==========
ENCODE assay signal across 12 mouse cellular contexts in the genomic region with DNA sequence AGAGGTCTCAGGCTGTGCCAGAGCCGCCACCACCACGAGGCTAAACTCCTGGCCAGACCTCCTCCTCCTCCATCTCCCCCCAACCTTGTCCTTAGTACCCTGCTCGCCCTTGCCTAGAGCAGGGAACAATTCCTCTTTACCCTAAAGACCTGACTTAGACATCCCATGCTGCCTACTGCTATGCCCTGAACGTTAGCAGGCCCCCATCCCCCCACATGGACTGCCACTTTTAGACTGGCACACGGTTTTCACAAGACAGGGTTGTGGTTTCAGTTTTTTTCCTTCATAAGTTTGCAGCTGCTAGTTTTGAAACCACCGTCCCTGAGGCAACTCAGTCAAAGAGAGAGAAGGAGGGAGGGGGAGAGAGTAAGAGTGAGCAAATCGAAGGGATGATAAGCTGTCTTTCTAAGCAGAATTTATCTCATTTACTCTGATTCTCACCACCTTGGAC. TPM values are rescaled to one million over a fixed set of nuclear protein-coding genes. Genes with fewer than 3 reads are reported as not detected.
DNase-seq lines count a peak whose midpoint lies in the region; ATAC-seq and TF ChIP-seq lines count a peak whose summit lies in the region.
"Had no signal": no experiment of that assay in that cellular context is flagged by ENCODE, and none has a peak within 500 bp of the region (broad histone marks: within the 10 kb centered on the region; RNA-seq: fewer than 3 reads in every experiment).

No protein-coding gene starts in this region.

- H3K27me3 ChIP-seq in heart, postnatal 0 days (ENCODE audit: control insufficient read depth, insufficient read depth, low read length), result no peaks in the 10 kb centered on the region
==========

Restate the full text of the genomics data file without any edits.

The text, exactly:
ENCODE assay signal across 12 mouse cellular contexts in the genomic region with DNA sequence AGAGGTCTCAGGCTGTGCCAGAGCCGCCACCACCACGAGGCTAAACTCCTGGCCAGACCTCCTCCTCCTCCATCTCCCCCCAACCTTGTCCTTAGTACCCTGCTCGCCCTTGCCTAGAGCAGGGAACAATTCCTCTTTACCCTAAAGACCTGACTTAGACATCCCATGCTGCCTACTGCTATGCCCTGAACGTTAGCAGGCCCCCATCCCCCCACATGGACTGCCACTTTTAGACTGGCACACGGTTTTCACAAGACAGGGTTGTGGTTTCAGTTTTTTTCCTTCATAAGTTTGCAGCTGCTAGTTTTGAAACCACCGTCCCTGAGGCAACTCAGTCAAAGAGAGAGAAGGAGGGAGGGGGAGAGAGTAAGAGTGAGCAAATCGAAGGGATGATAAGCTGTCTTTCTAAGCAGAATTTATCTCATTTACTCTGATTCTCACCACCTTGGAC. TPM values are rescaled to one million over a fixed set of nuclear protein-coding genes. Genes with fewer than 3 reads are reported as not detected.
DNase-seq lines count a peak whose midpoint lies in the region; ATAC-seq and TF ChIP-seq lines count a peak whose summit lies in the region.
"Had no signal": no experiment of that assay in that cellular context is flagged by ENCODE, and none has a peak within 500 bp of the region (broad histone marks: within the 10 kb centered on the region; RNA-seq: fewer than 3 reads in every experiment).

No protein-coding gene starts in this region.

- H3K27me3 ChIP-seq in heart, postnatal 0 days (ENCODE audit: control insufficient read depth, insufficient read depth, low read length), result no peaks in the 10 kb centered on the region